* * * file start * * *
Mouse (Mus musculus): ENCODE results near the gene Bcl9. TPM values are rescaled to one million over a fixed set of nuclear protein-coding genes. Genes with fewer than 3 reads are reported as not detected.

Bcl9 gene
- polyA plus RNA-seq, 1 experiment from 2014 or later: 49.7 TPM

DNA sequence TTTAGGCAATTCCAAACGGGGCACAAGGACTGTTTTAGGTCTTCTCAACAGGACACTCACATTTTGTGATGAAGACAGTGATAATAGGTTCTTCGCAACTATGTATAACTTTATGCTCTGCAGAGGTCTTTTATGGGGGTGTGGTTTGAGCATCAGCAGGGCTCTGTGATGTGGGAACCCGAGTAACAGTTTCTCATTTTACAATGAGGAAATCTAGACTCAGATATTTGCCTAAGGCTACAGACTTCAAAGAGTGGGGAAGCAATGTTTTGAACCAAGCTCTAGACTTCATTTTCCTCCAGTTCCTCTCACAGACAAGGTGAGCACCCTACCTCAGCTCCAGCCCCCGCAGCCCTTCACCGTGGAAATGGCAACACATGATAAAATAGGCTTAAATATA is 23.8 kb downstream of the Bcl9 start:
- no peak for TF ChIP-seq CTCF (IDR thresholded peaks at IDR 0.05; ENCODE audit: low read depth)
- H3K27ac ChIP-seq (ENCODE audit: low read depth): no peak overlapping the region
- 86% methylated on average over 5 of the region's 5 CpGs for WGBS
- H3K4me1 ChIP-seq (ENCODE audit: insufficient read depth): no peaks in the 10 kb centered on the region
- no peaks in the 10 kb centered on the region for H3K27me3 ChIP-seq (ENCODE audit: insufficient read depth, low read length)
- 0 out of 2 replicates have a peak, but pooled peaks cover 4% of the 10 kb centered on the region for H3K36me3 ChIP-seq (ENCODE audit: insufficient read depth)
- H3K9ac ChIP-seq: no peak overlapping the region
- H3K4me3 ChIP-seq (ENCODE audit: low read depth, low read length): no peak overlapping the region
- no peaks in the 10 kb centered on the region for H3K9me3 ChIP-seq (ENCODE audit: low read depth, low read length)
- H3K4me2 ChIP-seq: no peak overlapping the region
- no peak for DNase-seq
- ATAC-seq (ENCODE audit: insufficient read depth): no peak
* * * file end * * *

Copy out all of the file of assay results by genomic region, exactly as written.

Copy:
Mouse (Mus musculus): ENCODE results near the gene Bcl9. TPM values are rescaled to one million over a fixed set of nuclear protein-coding genes. Genes with fewer than 3 reads are reported as not detected.

Bcl9 gene
- polyA plus RNA-seq, 1 experiment from 2014 or later: 49.7 TPM

DNA sequence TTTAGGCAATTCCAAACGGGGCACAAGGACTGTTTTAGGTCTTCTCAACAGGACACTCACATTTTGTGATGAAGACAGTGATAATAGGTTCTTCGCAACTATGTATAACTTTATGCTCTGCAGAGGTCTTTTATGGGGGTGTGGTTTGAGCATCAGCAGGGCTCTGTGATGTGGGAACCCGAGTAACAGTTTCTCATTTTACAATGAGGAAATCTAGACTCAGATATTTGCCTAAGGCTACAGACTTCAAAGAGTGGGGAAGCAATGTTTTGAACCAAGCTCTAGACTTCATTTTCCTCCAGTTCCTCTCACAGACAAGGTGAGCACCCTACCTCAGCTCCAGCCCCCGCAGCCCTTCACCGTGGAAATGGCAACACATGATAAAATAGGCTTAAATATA is 23.8 kb downstream of the Bcl9 start:
- no peak for TF ChIP-seq CTCF (IDR thresholded peaks at IDR 0.05; ENCODE audit: low read depth)
- H3K27ac ChIP-seq (ENCODE audit: low read depth): no peak overlapping the region
- 86% methylated on average over 5 of the region's 5 CpGs for WGBS
- H3K4me1 ChIP-seq (ENCODE audit: insufficient read depth): no peaks in the 10 kb centered on the region
- no peaks in the 10 kb centered on the region for H3K27me3 ChIP-seq (ENCODE audit: insufficient read depth, low read length)
- 0 out of 2 replicates have a peak, but pooled peaks cover 4% of the 10 kb centered on the region for H3K36me3 ChIP-seq (ENCODE audit: insufficient read depth)
- H3K9ac ChIP-seq: no peak overlapping the region
- H3K4me3 ChIP-seq (ENCODE audit: low read depth, low read length): no peak overlapping the region
- no peaks in the 10 kb centered on the region for H3K9me3 ChIP-seq (ENCODE audit: low read depth, low read length)
- H3K4me2 ChIP-seq: no peak overlapping the region
- no peak for DNase-seq
- ATAC-seq (ENCODE audit: insufficient read depth): no peak